Deutsche Bank Claims Ride-Sharing Programs Could Actually Improve Automakers' Sales

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Automotive Editor

Justin Cupler has specialized as an automotive writer since 2009 and has been published in multiple websites and online magazines. In addition to contributing to CarsDirect, Justin also hosts a web-series car-review show and dabbles in the world of personal-finance writing.

His specialty is in the high-performance realm, but he has a deep love and understanding for all things automotive. Before diving into the world of writing, Justin was an automotive technician and manager for six years and spent the majority of his younger life tinkering with classic muscle cars.

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, Automotive Editor - April 5, 2016

One of the biggest fears of many automakers is the growing popularity of ride-sharing programs, which relieve occasional drivers of the need to buy or rent a car for trips where public transit, bicycling, or walking just doesn’t make sense. Deutsche Bank AG’s analysts see things a little differently, though.

According to the analysts, automakers are looking at ride sharing from the wrong angle. These financial experts claim that these programs could dramatically lower the number of cars on the road, but sharing rides will assure that these cars are getting used far more heavily than they would sitting in a garage somewhere waiting for the next trip that requires its service. The increased use could result is a vehicle lifespan of just three years—far shorter than the average car now. This will result in fleets having to turn over far quicker than usual, thereby increasing sales.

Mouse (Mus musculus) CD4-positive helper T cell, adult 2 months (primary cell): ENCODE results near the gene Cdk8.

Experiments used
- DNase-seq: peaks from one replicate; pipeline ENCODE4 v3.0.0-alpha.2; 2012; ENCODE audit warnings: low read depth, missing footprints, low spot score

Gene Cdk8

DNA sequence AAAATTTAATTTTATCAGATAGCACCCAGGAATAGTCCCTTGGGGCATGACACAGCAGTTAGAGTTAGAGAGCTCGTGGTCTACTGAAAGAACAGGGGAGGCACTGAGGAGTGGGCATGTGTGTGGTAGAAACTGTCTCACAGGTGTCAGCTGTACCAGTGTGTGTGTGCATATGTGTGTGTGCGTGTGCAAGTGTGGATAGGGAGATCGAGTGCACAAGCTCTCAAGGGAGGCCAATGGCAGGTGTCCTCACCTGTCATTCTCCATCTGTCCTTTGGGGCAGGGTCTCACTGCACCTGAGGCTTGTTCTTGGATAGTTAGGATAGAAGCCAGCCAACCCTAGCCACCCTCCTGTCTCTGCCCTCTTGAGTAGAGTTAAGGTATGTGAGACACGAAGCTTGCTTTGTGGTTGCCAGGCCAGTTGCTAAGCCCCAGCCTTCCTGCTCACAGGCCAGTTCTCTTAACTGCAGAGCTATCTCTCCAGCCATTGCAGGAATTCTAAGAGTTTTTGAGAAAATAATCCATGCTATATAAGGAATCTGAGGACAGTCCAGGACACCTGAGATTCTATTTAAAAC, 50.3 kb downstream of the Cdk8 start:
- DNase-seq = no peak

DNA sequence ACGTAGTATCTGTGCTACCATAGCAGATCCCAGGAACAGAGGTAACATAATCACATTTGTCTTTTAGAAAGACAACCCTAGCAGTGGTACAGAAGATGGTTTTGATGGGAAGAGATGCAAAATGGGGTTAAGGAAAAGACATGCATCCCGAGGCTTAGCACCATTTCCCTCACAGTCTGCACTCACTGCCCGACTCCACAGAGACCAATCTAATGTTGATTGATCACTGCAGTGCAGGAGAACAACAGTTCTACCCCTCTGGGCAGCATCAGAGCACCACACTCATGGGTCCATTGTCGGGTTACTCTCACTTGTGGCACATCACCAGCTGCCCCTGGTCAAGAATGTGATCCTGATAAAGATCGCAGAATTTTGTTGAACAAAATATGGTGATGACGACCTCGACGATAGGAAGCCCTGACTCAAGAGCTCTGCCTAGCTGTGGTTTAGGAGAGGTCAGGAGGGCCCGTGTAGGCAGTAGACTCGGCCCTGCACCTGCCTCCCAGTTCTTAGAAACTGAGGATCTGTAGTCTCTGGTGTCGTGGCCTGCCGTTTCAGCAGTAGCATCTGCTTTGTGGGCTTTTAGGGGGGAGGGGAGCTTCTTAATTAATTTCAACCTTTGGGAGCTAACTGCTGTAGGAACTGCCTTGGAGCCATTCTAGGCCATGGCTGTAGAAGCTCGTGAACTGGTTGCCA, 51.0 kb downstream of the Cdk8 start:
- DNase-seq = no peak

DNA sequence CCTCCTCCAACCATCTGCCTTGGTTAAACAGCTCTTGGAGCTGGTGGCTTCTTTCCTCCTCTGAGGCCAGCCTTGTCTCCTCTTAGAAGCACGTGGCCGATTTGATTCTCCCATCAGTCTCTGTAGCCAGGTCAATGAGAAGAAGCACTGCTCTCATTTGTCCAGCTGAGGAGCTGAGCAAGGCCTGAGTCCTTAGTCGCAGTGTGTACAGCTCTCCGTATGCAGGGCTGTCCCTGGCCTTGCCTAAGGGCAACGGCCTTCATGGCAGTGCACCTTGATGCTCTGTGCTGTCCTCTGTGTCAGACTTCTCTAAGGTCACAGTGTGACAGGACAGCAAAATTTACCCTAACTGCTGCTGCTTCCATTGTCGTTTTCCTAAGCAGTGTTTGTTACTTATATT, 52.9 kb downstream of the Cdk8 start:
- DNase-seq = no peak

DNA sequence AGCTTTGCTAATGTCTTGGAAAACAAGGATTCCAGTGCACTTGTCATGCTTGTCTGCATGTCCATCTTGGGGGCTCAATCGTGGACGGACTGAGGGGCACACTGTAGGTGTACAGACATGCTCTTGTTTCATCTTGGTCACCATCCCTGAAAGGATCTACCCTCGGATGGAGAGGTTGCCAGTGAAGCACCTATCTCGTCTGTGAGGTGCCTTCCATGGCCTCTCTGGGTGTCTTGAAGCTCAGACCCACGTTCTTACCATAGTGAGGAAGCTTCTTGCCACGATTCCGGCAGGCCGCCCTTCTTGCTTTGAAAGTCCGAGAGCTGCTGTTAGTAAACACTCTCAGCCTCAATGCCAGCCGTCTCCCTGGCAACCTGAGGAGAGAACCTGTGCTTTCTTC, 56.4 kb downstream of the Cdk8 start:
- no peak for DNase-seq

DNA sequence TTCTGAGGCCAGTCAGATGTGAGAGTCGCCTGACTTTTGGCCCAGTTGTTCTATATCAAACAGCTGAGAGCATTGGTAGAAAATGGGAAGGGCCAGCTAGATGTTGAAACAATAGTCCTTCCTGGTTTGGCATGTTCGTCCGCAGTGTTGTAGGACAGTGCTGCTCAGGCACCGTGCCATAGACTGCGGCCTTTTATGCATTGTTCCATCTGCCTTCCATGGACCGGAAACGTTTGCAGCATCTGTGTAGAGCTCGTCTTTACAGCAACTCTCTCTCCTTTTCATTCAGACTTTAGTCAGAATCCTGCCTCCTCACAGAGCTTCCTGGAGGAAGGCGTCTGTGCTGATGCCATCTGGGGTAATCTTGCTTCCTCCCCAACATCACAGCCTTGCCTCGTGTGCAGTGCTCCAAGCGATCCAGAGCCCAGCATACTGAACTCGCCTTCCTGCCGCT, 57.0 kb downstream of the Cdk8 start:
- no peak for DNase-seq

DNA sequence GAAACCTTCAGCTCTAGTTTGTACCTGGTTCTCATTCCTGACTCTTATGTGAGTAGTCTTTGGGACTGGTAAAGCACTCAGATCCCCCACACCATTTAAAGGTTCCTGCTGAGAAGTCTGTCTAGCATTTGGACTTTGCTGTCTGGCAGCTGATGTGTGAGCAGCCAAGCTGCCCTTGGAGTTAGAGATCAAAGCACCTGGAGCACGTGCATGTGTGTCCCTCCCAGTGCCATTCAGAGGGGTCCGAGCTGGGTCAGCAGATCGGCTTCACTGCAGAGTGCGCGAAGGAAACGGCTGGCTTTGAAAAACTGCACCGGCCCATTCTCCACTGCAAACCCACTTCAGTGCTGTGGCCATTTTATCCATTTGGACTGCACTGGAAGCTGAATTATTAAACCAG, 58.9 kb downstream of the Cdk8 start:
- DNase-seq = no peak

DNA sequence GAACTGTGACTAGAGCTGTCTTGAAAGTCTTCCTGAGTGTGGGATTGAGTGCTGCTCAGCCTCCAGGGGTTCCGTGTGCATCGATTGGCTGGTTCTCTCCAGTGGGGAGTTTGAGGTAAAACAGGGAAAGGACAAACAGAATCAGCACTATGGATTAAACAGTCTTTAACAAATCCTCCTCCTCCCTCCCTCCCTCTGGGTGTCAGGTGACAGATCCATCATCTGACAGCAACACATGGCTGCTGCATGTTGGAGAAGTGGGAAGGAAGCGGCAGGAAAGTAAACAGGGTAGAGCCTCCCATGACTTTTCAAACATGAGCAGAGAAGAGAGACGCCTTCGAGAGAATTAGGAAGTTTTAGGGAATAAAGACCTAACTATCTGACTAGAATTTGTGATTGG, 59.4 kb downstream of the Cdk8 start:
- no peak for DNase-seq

What's more, this added turnover does not take into consideration the “empty legs” traveling, which is when the car shuttles from one passenger to another. Bloomberg notes that nearly half the miles that Uber drivers put on their cars are “empty leg” miles, and this would only get more significant as ride-sharing becomes more popular.

Not only could this potentially increase sales, it will also shift the way the automotive industry operates as a whole. As it stands now, the industry is very cyclical, relying upon credit and the economy to fuel sales. With increased ride-sharing, it will become more predictable and stable as demand will mostly be based on miles driven.

While ride-sharing is bound to become a huge hit in the coming years, it is still in its infant stages. Here in Vermont (where I reside), we have a ride-sharing program, and it is quite pricey at $15 per month plus $5.50 per hour and $0.30 per mile, or $65 per day. At this rate, you could lease a 2016 Volkswagen Jetta 1.4T S at $139 per month with just over two day’s worth of rental fees. You would still need to add in the initial payment of $1,999 and the cost to insure it, but you can see how these programs are still beneficial only to those who almost never drive a car.

, Automotive Editor

Justin Cupler has specialized as an automotive writer since 2009 and has been published in multiple websites and online magazines. In addition to contributing to CarsDirect, Justin also hosts a web-series car-review show and dabbles in the world of personal-finance writing.

His specialty is in the high-performance realm, but he has a deep love and understanding for all things automotive. Before diving into the world of writing, Justin was an automotive technician and manager for six years and spent the majority of his younger life tinkering with classic muscle cars.

Follow On: Twitter | Website